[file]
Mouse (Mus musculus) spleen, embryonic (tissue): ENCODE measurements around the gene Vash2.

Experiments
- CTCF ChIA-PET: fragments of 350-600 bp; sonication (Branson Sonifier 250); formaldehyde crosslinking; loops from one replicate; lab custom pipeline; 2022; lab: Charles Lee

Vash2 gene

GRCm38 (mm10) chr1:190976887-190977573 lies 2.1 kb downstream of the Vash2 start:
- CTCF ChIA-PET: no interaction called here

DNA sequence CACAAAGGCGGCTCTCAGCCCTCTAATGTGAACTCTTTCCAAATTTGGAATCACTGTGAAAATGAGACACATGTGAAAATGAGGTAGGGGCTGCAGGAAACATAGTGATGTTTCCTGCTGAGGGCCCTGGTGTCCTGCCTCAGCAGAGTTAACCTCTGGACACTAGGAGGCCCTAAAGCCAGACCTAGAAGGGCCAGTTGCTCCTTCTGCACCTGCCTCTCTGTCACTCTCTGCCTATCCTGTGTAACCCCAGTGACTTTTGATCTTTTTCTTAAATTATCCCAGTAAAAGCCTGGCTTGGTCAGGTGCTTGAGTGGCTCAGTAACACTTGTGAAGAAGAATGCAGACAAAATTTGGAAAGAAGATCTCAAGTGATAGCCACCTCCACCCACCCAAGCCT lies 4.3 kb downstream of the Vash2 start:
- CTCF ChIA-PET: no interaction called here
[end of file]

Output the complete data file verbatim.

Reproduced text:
Mouse (Mus musculus) spleen, embryonic (tissue): ENCODE measurements around the gene Vash2.

Experiments
- CTCF ChIA-PET: fragments of 350-600 bp; sonication (Branson Sonifier 250); formaldehyde crosslinking; loops from one replicate; lab custom pipeline; 2022; lab: Charles Lee

Vash2 gene

GRCm38 (mm10) chr1:190976887-190977573 lies 2.1 kb downstream of the Vash2 start:
- CTCF ChIA-PET: no interaction called here

DNA sequence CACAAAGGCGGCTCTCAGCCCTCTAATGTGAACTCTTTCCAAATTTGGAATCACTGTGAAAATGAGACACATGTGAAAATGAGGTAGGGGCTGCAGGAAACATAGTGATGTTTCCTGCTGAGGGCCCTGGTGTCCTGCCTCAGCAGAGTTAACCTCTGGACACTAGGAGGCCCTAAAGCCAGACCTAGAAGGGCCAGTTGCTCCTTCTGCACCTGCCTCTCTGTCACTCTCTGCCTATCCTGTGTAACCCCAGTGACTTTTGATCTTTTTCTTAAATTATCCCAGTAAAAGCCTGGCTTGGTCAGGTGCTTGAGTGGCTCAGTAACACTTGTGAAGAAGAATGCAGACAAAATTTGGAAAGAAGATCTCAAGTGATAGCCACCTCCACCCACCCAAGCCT lies 4.3 kb downstream of the Vash2 start:
- CTCF ChIA-PET: no interaction called here